Value of AAJ membership after 10 years

Posted on December 30, 2019

As a trial attorney fresh from the Bar, being part of a nationwide organization like the American Association for Justice can seem overwhelming. How can a new lawyer stand out among tens of thousands of others who practice in the same field?

In truth, AAJ is an unbeatable tool for any trial lawyer’s marketing toolbox. By getting involved in the organization, attorneys benefit from a network of contacts from all over the country, which, at the end of the day, translates to two things: more annual revenue, and lifelong professional relationships.

But don’t take my word for it. I interviewed two practicing attorneys who have harnessed the value of AAJ: Katie Hubbard of Brown & Crouppen and┬áKurt Zaner of Zaner Harden Law. Their thoughts about AAJ membership are below.

At what point in your career did you become a member of AAJ?

Katie: I joined AAJ while in my first year of practice. I was at a plaintiffs firm that practiced in mass tort, and they asked me to become a member.

Kurt: I was six years into my practice when I joined AAJ, which was the first year I had started my own firm.

Of which AAJ groups are you a member, and why?

Katie: I am a member of the New Lawyers Division and I have been on the Board of Governors for six or seven years through NLD. I’m also a member of Public Education and Trial Lawyers Care, and I was selected for the first class of the AAJ Leadership Academy in 2013. The Leadership Academy, which is an initiative of the AAJ Diversity Committee, is a great opportunity for new lawyers. The group trains 15 to 16 members in many aspects of leadership: how to be a great lawyer, leader in the field, and leader within AAJ. As a new lawyer, once you can tap into a litigation group, caucus, or an initiative like the Leadership Academy, you begin to build relationships and experience the value.

Kurt: I served as Chair of the New Lawyers Division, which is essentially a six-year commitment of serving in every officer position. NLD was the logical place to start — joining lots of new lawyers who are also trying to navigate this very large organization. It was a great way to plug in to figure out how AAJ works, what is available to members, and ways to contribute. I have also been on the Executive Committee and the Board of Governors at AAJ, and I was recently elected to the Budget Committee.

As an attorney, what is the value of AAJ in terms of marketing yourself and your law firm?

Katie: Like me, most attorneys have many local competitors. AAJ offers an opportunity to meet other lawyers all over the country, who will remember you if they get a case in your area. It takes time to establish those relationships, but AAJ can be a strong referral source. It’s also a resource for building a great practice. You have access to other attorneys who have handled similar cases and can offer advice. There is also prestige that comes with being involved in AAJ, which helps show authority and leadership with potential clients.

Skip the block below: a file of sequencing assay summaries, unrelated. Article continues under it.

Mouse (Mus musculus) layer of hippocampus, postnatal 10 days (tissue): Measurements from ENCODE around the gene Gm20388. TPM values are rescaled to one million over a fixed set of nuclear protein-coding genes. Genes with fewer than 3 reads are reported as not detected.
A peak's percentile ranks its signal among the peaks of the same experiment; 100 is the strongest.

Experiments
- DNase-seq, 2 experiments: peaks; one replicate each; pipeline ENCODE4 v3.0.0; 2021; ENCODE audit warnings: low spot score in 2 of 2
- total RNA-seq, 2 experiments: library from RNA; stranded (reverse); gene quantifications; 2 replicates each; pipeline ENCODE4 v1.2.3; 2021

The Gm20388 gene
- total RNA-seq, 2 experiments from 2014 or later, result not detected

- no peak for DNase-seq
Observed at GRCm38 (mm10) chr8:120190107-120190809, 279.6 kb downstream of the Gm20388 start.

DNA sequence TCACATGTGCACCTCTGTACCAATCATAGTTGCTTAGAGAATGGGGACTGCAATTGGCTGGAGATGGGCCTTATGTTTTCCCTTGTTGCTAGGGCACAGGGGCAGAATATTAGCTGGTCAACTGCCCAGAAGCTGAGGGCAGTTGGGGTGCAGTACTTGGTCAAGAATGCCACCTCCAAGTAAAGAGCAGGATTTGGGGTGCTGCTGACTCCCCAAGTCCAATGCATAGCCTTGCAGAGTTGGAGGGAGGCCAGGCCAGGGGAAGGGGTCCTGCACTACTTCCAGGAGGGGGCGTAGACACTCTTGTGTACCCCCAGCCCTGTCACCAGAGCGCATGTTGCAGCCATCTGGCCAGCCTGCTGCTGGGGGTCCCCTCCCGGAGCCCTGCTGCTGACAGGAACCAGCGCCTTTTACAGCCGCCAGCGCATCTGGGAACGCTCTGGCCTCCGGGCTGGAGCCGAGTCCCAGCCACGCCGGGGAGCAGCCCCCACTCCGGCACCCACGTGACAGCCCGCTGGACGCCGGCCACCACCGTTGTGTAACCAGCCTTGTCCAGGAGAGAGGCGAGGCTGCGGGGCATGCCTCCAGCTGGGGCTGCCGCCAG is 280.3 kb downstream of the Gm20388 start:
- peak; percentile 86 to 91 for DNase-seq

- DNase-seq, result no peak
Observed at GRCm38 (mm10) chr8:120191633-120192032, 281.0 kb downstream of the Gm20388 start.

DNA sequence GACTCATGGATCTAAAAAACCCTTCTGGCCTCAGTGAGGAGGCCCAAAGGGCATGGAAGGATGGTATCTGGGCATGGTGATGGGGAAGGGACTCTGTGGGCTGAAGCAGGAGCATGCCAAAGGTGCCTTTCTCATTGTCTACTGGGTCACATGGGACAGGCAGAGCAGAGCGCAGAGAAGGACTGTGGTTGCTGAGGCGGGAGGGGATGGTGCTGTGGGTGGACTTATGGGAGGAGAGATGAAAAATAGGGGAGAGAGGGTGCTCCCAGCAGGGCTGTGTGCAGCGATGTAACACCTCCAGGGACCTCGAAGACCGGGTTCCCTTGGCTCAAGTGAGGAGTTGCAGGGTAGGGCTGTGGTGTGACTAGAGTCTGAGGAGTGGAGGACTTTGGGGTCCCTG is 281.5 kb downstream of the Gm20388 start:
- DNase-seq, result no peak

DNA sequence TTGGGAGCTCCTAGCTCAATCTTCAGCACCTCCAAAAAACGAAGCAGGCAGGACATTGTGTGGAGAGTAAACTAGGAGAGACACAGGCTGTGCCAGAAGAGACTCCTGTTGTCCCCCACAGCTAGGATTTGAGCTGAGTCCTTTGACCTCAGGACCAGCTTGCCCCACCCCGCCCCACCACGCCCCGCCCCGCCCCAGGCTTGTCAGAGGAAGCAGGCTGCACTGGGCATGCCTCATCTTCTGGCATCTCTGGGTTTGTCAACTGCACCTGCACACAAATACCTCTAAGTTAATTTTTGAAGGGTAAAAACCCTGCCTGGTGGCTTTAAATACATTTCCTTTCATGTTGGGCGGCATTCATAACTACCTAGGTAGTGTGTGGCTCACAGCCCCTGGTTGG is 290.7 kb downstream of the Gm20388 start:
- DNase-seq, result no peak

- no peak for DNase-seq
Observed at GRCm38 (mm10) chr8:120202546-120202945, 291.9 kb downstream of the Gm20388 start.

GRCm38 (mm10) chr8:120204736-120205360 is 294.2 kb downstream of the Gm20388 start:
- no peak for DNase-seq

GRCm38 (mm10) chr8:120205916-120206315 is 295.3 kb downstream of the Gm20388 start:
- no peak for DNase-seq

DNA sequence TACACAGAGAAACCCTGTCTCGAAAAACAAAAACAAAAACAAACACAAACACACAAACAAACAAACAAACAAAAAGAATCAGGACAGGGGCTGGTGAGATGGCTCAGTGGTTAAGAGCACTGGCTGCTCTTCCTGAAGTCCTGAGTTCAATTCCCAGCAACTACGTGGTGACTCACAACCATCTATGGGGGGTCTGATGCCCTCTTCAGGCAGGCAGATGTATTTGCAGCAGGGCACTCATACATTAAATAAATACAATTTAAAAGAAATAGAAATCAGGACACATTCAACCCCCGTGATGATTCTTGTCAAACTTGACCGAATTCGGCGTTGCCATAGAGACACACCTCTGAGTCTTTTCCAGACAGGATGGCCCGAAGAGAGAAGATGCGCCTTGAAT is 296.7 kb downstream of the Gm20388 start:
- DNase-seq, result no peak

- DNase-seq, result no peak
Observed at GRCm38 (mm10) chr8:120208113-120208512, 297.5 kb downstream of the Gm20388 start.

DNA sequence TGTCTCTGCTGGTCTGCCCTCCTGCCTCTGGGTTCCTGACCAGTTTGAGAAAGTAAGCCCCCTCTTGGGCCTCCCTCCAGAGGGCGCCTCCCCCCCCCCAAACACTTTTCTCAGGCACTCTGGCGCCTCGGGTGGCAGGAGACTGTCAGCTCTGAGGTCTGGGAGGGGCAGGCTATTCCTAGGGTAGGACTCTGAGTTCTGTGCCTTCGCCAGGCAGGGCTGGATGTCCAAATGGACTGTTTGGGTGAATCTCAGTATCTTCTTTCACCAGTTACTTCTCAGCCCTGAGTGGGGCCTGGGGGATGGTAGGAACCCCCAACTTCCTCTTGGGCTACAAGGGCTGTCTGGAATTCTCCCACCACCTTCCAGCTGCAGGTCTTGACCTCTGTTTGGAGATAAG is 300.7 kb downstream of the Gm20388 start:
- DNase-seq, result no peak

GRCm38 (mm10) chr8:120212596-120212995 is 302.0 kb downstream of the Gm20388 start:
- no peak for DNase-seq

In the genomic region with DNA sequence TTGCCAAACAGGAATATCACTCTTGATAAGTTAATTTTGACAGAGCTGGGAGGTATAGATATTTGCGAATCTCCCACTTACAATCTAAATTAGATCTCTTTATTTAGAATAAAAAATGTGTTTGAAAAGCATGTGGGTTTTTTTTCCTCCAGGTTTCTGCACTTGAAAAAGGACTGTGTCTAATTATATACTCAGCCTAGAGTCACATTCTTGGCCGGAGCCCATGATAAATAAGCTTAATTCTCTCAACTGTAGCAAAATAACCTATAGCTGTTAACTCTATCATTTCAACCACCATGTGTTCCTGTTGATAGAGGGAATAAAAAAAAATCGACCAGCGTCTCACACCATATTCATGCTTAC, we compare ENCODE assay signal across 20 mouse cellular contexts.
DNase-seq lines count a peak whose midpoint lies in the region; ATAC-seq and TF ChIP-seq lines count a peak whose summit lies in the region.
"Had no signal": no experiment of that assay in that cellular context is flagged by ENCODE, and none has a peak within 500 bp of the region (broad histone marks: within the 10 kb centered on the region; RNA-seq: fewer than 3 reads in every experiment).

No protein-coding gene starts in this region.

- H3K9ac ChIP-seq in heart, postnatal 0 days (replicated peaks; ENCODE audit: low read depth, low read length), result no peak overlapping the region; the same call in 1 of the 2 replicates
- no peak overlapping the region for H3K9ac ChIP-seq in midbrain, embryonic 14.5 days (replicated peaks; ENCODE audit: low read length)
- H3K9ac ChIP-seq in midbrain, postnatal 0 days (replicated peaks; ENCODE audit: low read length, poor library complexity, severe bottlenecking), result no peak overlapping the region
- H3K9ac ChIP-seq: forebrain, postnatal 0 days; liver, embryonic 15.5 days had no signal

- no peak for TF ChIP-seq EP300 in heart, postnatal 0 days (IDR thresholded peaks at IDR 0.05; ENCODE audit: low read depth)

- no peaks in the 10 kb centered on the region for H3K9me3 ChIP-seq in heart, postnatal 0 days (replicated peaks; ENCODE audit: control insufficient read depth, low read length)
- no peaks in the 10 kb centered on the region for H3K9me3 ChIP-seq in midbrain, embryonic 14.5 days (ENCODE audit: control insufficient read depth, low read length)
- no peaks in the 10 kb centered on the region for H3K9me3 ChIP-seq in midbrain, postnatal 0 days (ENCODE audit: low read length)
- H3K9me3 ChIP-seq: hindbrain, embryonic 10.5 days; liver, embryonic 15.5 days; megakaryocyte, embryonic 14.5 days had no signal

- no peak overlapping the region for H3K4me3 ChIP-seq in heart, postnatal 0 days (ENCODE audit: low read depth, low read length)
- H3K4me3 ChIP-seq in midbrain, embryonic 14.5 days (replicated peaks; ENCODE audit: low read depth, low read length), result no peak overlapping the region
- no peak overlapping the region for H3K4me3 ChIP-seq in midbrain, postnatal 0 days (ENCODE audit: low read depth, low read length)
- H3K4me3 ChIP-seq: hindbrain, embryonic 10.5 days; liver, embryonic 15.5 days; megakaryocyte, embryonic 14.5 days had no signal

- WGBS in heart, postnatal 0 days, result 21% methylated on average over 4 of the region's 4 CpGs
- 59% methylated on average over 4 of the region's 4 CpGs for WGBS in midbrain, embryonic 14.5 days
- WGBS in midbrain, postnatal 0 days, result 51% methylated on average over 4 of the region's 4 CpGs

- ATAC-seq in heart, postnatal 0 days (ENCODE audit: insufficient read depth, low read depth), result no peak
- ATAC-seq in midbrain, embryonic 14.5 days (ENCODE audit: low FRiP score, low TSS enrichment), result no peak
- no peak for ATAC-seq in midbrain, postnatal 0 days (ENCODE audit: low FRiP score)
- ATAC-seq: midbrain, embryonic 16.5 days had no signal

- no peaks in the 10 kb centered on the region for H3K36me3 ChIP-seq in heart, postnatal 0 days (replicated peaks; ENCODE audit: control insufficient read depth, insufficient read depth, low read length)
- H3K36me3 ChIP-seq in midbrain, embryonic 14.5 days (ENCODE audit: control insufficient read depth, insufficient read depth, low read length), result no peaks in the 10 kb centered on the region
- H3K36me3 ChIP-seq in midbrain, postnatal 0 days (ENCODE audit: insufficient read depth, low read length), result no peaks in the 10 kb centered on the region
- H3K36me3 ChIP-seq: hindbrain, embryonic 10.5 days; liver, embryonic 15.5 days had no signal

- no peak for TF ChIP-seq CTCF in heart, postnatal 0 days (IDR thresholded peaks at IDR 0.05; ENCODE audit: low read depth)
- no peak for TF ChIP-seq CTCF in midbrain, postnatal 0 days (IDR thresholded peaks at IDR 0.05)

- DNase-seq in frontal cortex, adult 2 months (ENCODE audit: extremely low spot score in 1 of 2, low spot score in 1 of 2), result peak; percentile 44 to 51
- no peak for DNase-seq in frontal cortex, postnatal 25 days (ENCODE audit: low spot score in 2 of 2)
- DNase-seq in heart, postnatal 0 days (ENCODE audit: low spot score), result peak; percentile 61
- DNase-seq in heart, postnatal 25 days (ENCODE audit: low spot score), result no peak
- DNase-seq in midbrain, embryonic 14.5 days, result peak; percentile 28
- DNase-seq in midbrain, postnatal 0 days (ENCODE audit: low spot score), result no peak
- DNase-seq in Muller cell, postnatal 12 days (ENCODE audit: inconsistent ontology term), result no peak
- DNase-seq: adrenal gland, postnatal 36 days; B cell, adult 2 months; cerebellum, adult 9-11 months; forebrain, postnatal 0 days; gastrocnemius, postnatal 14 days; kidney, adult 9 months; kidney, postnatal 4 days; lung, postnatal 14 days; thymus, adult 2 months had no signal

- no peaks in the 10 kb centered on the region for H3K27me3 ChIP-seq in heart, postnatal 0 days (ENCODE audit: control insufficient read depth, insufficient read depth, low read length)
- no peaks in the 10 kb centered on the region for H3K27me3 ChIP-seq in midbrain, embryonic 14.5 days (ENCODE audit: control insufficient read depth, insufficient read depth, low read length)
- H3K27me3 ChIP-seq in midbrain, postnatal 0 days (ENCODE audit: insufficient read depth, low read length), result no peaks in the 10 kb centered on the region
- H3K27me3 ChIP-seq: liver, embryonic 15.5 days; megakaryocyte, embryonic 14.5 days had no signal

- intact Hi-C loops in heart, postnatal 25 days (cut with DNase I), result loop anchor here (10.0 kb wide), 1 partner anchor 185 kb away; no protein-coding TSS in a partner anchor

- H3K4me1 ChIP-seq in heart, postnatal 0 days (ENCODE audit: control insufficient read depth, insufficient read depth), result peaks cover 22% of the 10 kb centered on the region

Kurt: The relationship value of AAJ is enormous. I know attorneys in all 50 states now, and I have made many good friends through AAJ and have built a strong referral network. Networking with other attorneys from around the country and spreading the news at home about our membership has been an excellent component to our firm’s marketing efforts — from a direct relationship and referral standpoint, to a brand building standpoint, and from an educational standpoint of learning from some of the best lawyers out there. That’s why we try to bring as many lawyers from our firm as possible to each convention, in addition to the director of our operations; we are all in on the national branding side of AAJ and getting to know everybody.

What is a reasonable amount of annual revenue that could come from a well managed AAJ relationship network?

Katie: It depends on the specific practice, but I think it’s fair to say that five to ten viable cases each year come from being a member of AAJ. I handle many auto, trucking and premises cases that are referrals from other AAJ members, which equates to thousands of dollars in revenue. It’s a noticeable difference.

Kurt: I would say that a well managed AAJ network is worth at least $100,000, if not $250,000. That number comes from direct referrals, which we can put an exact dollar sign on, but also the value of general awareness that comes from being part of AAJ and standing out from competitors as a nationally elected officer and participant in an organization that keeps us abreast of the latest legal strategies.